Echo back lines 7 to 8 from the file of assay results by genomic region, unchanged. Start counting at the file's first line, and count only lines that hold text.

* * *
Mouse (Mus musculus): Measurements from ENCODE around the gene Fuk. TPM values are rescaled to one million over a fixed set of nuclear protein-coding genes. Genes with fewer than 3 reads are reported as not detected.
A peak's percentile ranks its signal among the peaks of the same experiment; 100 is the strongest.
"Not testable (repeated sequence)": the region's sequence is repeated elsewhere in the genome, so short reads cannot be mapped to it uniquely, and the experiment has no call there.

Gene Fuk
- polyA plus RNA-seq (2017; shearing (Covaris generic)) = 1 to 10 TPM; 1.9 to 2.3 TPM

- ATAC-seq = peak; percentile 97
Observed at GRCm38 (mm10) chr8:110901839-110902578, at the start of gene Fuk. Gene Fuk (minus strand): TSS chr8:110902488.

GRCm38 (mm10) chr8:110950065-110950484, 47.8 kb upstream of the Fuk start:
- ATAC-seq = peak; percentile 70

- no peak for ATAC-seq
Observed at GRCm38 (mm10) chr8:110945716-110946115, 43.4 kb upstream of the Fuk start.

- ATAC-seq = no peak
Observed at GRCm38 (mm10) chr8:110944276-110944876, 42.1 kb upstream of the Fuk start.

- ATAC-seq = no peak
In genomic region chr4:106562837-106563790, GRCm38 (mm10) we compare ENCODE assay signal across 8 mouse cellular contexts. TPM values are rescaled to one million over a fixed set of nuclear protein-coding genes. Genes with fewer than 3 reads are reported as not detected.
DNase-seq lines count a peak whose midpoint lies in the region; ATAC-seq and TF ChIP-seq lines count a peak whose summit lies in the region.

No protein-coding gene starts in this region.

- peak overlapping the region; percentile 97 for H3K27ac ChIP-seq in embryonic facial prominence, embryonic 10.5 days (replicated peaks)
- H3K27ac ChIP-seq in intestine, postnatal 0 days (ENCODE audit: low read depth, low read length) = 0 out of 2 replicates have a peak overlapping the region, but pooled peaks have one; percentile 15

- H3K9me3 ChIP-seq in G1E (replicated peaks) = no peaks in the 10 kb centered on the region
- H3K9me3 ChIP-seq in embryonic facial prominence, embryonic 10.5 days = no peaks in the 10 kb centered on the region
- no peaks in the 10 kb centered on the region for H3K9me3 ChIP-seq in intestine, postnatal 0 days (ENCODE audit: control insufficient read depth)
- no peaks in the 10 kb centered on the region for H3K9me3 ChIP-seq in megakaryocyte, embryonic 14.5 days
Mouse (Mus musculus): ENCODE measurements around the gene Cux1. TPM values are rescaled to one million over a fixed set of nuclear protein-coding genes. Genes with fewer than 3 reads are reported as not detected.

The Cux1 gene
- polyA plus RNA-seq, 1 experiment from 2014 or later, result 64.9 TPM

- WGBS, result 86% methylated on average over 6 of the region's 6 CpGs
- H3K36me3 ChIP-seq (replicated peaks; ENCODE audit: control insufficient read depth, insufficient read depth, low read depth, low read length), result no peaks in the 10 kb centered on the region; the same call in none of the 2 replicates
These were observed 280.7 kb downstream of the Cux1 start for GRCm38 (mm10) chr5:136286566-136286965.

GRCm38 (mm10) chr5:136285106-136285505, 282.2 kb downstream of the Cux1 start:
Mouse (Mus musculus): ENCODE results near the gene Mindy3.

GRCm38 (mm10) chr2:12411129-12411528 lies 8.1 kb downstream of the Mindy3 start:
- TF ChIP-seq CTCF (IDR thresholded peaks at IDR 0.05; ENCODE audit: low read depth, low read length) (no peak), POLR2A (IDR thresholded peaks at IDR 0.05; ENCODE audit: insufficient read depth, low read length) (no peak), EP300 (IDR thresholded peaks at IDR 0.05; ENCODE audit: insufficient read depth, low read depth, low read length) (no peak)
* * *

Observed at GRCm38 (mm10) chr8:110901839-110902578, at the start of gene Fuk. Gene Fuk (minus strand): TSS chr8:110902488.

GRCm38 (mm10) chr8:110950065-110950484, 47.8 kb upstream of the Fuk start: